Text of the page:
Six months after it last observed polio in wastewater in Rockland County, New York, officials said it has once again detected strains of the virus in the water.
Last summer, officials in Rockland and Orange Counties announced they detected polio in wastewater.The detection indicated that there could have been numerous cases of the virus in the community.
In October 2022, officials announced that an unvaccinated New York man was paralyzed by a polio infection.
The latest positive wastewater test came last month, but officials said subsequent tests have come up negative. Regardless, officials have been urging those who are not vaccinated to get a shot.
Officials in the county have administered over 19,000 shots since October. Although most of those have been to children under the age of 4, over 600 adults have gotten vaccinated.
Orange and Rockland counties have the two lowest polio vaccination rates among toddlers in New York State, both at around 60%.
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“It is our obligation to protect all our residents from these debilitating and potentially fatal diseases. The law requiring childhood vaccinations has been in place for many years for this very reason,” said County Executive Ed Day. “I urge our residents to act now and protect yourselves, your family, and your community.”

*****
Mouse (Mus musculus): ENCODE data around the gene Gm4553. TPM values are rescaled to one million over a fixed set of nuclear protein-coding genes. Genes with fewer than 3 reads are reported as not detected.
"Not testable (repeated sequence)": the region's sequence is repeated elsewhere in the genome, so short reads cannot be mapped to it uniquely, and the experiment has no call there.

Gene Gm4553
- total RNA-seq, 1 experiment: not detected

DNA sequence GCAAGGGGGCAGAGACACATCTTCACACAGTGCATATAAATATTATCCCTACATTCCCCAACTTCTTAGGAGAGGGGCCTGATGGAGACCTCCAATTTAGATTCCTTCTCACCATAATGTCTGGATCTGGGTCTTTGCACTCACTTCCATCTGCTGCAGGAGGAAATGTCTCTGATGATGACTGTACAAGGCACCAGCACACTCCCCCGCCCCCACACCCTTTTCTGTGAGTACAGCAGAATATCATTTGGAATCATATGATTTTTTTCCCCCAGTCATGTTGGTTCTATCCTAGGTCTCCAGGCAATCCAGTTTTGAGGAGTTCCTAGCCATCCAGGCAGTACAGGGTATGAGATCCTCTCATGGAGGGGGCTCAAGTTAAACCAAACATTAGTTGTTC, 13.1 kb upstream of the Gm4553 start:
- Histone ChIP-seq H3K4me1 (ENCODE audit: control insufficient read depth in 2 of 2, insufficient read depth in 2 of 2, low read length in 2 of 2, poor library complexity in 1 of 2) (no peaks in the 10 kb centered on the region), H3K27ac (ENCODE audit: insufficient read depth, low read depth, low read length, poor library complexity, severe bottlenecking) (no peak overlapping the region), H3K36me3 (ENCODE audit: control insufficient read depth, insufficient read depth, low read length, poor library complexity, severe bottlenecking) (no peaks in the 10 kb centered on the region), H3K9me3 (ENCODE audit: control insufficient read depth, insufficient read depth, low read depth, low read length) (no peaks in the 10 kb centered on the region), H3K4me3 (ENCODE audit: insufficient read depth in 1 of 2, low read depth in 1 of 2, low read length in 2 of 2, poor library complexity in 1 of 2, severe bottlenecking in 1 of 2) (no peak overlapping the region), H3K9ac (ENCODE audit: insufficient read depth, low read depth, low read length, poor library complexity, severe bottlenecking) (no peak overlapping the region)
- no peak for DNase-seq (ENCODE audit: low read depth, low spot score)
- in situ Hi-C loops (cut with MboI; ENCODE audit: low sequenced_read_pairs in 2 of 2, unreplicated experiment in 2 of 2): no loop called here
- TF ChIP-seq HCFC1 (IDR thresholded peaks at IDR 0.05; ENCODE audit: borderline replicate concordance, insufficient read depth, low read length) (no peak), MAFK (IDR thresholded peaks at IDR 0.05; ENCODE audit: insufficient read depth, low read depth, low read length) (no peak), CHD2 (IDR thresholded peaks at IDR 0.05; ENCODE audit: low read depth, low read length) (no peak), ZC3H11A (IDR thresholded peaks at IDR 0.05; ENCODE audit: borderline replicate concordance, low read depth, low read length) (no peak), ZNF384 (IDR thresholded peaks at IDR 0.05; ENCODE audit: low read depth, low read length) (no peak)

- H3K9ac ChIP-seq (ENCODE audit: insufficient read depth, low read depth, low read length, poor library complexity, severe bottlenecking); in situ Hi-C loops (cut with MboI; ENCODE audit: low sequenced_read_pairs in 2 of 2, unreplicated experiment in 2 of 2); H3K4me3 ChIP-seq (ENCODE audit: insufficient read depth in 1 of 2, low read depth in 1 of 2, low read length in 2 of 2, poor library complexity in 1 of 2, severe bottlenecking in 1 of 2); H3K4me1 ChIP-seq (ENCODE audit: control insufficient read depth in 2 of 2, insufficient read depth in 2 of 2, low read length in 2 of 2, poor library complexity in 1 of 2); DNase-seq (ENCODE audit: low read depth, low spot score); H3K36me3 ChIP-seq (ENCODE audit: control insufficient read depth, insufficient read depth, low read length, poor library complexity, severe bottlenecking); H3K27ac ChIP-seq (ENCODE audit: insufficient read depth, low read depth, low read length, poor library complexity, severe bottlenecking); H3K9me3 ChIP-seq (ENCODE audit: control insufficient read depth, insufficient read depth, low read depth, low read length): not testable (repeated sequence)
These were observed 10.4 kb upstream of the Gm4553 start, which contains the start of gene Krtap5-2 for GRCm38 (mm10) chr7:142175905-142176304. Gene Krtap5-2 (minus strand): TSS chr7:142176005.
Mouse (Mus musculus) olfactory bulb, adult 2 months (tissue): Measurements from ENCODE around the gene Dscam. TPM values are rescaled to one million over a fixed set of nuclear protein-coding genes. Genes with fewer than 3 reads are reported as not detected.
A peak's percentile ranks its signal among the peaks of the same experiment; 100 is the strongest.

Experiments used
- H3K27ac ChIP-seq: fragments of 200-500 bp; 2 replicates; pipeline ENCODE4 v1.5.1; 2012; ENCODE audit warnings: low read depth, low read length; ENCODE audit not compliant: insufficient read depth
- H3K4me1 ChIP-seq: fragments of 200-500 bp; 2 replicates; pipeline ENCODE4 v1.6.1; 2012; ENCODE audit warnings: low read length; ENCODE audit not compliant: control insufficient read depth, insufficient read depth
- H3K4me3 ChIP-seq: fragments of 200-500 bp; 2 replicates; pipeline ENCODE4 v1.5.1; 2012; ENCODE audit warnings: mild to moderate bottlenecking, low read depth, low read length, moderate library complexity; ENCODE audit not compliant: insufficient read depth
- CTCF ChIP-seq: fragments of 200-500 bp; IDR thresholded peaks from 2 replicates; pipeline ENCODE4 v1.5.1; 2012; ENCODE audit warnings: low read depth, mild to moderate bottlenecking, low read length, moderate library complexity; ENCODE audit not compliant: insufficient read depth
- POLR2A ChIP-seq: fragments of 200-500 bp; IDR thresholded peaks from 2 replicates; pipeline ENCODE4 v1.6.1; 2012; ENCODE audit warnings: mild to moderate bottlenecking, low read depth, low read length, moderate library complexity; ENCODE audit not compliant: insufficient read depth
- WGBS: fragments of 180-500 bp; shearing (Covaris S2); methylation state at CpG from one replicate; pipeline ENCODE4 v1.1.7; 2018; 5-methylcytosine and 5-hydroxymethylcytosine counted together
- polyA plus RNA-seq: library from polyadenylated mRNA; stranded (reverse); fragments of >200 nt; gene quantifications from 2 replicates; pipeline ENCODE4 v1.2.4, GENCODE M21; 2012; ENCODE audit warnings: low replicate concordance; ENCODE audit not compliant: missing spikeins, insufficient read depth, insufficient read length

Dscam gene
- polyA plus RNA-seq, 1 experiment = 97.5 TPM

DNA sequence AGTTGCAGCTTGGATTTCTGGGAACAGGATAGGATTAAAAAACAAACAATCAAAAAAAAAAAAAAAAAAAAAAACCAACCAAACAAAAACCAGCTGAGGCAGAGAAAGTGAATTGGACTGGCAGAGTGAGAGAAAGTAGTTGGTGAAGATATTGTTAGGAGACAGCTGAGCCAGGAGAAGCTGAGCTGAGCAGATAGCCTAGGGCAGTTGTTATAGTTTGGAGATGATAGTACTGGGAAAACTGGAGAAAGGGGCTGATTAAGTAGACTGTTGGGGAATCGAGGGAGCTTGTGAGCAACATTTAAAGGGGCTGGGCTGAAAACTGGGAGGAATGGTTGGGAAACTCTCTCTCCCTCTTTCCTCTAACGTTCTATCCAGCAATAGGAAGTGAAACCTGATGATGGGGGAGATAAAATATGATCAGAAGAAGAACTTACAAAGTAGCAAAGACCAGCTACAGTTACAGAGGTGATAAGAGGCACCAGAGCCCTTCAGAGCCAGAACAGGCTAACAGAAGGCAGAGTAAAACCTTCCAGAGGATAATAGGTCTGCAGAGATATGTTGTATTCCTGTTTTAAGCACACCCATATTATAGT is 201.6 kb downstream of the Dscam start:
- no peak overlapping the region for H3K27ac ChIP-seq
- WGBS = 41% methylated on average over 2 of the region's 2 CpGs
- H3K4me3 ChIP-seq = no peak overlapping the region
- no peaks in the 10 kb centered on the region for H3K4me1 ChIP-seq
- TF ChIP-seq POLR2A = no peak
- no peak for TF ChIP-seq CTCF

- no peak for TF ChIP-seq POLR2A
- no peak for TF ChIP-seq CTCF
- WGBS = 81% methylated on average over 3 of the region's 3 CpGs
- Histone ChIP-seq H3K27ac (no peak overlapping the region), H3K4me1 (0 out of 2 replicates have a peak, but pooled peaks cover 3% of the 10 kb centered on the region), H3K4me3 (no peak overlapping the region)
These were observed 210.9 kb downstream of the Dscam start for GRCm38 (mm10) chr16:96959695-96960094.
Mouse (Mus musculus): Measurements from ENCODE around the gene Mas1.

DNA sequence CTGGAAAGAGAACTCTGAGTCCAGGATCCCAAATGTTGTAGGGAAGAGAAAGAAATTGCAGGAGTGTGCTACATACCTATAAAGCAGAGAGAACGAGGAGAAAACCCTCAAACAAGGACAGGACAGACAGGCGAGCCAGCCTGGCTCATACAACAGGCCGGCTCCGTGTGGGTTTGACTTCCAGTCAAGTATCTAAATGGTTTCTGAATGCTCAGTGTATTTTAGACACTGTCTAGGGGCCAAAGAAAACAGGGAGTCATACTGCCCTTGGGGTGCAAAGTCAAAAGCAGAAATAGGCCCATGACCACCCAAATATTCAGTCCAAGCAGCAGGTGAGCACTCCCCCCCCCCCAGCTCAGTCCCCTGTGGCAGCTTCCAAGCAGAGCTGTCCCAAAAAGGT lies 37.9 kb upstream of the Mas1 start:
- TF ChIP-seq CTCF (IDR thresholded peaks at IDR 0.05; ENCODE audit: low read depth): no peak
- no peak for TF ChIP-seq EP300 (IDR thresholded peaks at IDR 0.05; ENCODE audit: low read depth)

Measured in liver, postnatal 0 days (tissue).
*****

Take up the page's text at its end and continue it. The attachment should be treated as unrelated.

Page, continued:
The Centers for Disease Control and Prevention said that most people infected with poliovirus, the virus that causes polio, do not experience symptoms. In severe cases of polio, it can cause permanent disability and death.
Nationally, 92% of children are fully vaccinated against polio by 24 months, the CDC said. The vaccine is considered 99% effective after three doses.